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UMG Idioms

ยท 6 min read

A list of idioms for the UMG ecosystem.



Checking if an entity has a component:

if ent.foo then
print("entity has component foo!")
end

This is (roughly) the same as ent:hasComponent("foo").
(This works because lua tables give nil when a key is missing)



Base-mod files:

These files aren't compulsory, but it is common practice to put them in base mods:

mod/components.md - defines the components for this mod, in markdown
mod/mod_questions.lua - where umg.defineQuestion is used
mod/mod_events.lua - where umg.defineEvent is used



Runtime client/server checks:

Often, we will have code that is running on BOTH client-side AND server-side.
(For example, the onDeath callback)

To get server/client specific behaviour, we can check what side we are on at runtime!

local function onDeath(ent)
-- called on client AND server.
if server then
-- this branch is only ran on server.
print("I AM FROM SERVER")
elseif client then
-- only ran on client! :)
print("hi from client!")
end
end

You get the idea! :)



Classes:

Lua doesn't have classes, neither does the UMG engine.
However, the objects base mod provides classes:

local MyClass = objects.Class("my_mod:MyClass")

function MyClass:init(...)
-- init is a special function that is called on instantiation
print("init!", ...)
end

function MyClass:method()
print("method call: ", self)
end

local obj = MyClass(1,2,3)
-- prints: init! 1 2 3

The reason this is better than setmetatable, is because objects.Class will automatically register MyClass with umg.register.

(WARNING: When defining a class, make sure to define on BOTH client AND server!!! Else, you'll run into big bad issues.)



Component-wise bus response:

Listen to an event/question, and only respond if the entity has a certain component:
This setup is VERY common (and important) in UMG.

  • If an entity has the .halo component:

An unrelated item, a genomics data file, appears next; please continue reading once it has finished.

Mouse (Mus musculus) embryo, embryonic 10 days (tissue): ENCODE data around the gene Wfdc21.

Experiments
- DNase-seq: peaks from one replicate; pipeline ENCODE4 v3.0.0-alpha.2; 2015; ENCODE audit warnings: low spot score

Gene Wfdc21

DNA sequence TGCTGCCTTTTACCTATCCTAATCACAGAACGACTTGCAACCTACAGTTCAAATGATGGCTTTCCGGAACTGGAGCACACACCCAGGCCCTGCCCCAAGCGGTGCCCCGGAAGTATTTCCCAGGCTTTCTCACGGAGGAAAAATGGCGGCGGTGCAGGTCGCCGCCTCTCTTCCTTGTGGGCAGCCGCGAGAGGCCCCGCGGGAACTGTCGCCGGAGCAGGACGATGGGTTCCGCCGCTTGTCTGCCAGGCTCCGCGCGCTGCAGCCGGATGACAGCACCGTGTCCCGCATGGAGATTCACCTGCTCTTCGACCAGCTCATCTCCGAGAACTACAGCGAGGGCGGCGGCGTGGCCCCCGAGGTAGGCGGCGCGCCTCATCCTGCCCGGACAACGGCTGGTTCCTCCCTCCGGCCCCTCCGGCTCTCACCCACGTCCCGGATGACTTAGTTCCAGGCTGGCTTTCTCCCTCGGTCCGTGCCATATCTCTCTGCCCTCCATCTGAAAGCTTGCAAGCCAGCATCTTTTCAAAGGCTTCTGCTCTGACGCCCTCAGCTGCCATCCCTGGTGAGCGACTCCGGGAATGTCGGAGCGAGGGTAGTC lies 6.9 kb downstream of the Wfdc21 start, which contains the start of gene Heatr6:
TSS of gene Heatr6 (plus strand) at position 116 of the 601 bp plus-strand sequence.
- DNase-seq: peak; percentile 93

• --> draw a circle above it.
umg.on("rendering:drawEntity", function(ent)
if ent.halo then
-- draw a halo above the entity!
love.graphics.circle("line", ent.x, ent.y - 10, 5)
end
end)

Comp-wise bus response also works with question buses too:

  • If an entity is covered in goo:
    • --> slow the entity
umg.answer("xy:getSpeedMultiplier", function(ent)
if ent.goo then
return 0.5
end
return 1
end)


Entity inheritance:

Sometimes, we may want to define an entity "base class", and extend it for a bunch of similar entity-types.

We can do this by defining a function that mutates an entity definition:

-- shared/abstract_entities.lua

-- make sure its global!
function enemyType(etype)
etype.category = "enemy",
etype.attack = etype.attack or {
type = "melee",
range = MELEE_RANGE
};
end

And then, when we define our entities, we can access our global function enemyType:

-- entities/my_enemy.lua

return enemyType({
image = "enemy1",
baseMaxHealth = 100,
baseStrength = 30
})

You get the idea :)



Functions in components:

You may be horrified to realize that in UMG, doing this on serverside will cause a runtime error:

ent.myComponent = function() end

This is because in UMG, newly defined components are automatically sent over the network.
And in UMG, functions can't be serialized; so an error is thrown.